Hello and welcome back to Kitchen Castastrophes, I’m Jon O’Guin, and I’m still not certain this feature name isn’t going to get me put on some sort of watch-list. But, if you know me, you know that I commit to the bit, damn it, so watch away, feds. (Just, you know, don’t watch too closely at night. For both our sakes.) Today, we’re visiting the Levant, a place name that, if you’re like me, you’ve definitely HEARD before, but still makes you think of some kind of wizard business. So what culinary sorceries come from here? Let’s find out.
The Levant Lacks Levity, LIghten Up Lest Levi Leave
First, where is The Levant? Well…not to put TOO fine a point on it, but…remember that chunk of land we decided no one was using when we created Israel? Well, turns out that area already had a name!
Of course, it’s not solely Israel. “The Levant” is actually, while a fairly continuously and solidly used term, one that’s shifted over time. Like how “silly” used to mean “simple”, or how any term that implies mental ability below average becomes a generic insult. Literally: “cretin”, “idiot”, “moron”, “imbecile”, “retarded”, they were all medical terms. Well, technically, ‘cretin’ wasn’t, as it kind of pre-dated formal medical descriptions, but it was a term for the intellectually disabled. Specifically, and somewhat connected to a later point, it was French for “Christian”. This wasn’t a dig at Christianity, but rather that the poor souls were naturally innocent, like Christ. And/or it implied that, no matter their mental issues, they were still Christians, and therefore deserved respect. French is a complicated language, full of nuance. Which is why I can’t cancel a newsletter I started getting after giving a $5 donation following the Charlie Hebdo attacks: I don’t read French, so I can’t navigate their system to cancel the documents.
"Now with more weaklings?" That can't be right.
What was I saying? Oh, yeah, the Levant. Well, “The Levant” comes from the French Levant meaning “rising”…Because the word meant “All the lands on the Mediterranean east of Italy”. Why use the word for “rising” there? Because it turns out, just like our last raided pantry Japan, if you can’t think of a better thing to call somewhere, point out that it’s where the sun comes from.
Yes, The Levant was the original “land of the rising sun” for medieval Europe. Interestingly, the name also got translated: the Levant is known in Arabic as Mashriq, which also means “the sunrise place”…despite being historically the northern reaches of Arabian speech, not the Eastern (Though the expansion of Arab populations along the north African coast did sort it out over time.)
But, yeah, “the Levant”, once upon a time, referred to Egypt, Turkey, Israel, Syria, Cyprus, Lebanon, Jordan…heck, in the 1500’s or so, it included GREECE. (I said EVERYWHERE East of Italy) Since the 20th century, the phrase was used more rigorously to “Those lands on the eastern shore of the Mediterranean”, removing Greece, Turkey, and Egypt. In the Twenty FIRST century, the term was expanded by some groups to include all of Iraq. One of these groups was ISIS, so take that change as you see fit.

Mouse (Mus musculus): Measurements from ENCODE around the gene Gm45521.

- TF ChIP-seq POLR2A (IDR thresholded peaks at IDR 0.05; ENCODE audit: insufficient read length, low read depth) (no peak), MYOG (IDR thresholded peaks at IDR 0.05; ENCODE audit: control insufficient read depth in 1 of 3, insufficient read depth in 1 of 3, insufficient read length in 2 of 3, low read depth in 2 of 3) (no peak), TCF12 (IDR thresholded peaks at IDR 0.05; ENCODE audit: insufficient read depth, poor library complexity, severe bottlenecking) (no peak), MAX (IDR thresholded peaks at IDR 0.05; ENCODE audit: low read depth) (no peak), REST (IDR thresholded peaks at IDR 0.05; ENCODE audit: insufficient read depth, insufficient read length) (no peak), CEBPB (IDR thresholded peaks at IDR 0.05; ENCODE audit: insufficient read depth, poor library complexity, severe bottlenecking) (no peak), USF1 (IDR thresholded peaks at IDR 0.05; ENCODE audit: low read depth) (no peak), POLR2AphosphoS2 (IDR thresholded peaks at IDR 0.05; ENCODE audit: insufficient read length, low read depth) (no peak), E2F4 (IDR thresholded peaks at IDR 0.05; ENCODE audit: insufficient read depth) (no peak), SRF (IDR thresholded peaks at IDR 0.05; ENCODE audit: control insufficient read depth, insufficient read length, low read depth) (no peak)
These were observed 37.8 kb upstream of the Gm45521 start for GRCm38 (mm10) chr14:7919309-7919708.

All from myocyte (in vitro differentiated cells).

BUT ENOUGH OF ETYMOLOGIES. WE CAME HERE FOR THE CULINARY CURIOSITIES OF THE REGION.
Let’s Talk Turkey. And Syria. And Israel. And…
So, this region is a tight band of land right on the coast of the Mediterranean. And, acclaimed scholar of geography that you are, you protest: “Jon, I’ve only heard that word on The West Wing, what kind of culinary impact can it have had?” Well, I’m glad you asked, me of the past. Luckily, our Time-Traveling Interrogation will provide quite tremendous results.
Right now, without looking at a phone, or checking a book, I want you to name FIVE foods from the Middle East, if you can. If not, just get as many as you can. I just wanted five so my next point has some wiggle room: I bet you that at least three of them are on this list:
If you included Muhammara, stop trying to be a suck-up. I can’t hear your lists, I won’t be impressed. But, as you might have guessed: those are all Levantine foods. You know what else is Levantine? Shish Kebab, Halva, Baklava, Fattoush and Labneh.
Heck, you wanna know a Levantine influence? Tacos al Pastor. That’s right, baby, this shit is intercontinental! (In case you didn’t know: Tacos al pastor were invented by Lebanese or Syrian immigrants to Mexico, who, in essence, recreated Shawarma with pork, adobo, and pineapple in their new home.)
I mean, if you didn't know that was a pineapple on top, would YOU know whether this was Shawarma or Tacos al Pastor?
So, what ingredients unify the palate of the peoples of the eastern Mediterranean? Let’s investigate and learn!
The Usual Suspects
The first ingredient to be talked about is one that’s quite likely over-looked: the citrus, particularly lemon. Lemon juice is a super common flavoring and acid-bringing element in the cuisines of the Levant. The warm climate of the region, especially where the water from the Mediterranean can blow in, is perfect for most kinds of citrus, and you can even grow tropical fruits in right parts of Israel.
Of course, we had to talk about chickpeas when we discussed this region. A primary ingredient in Falafel, Hummus, and plenty more, the Levant is where chickpeas got to be so popular. From here, they spread across northern Africa, and up through turkey. Spanish and Portuguese sailors brought them back to Europe, as did Italians and Greeks. The Chickpea is to Levantine cuisine what the Pinto bean is to Tex-Mex.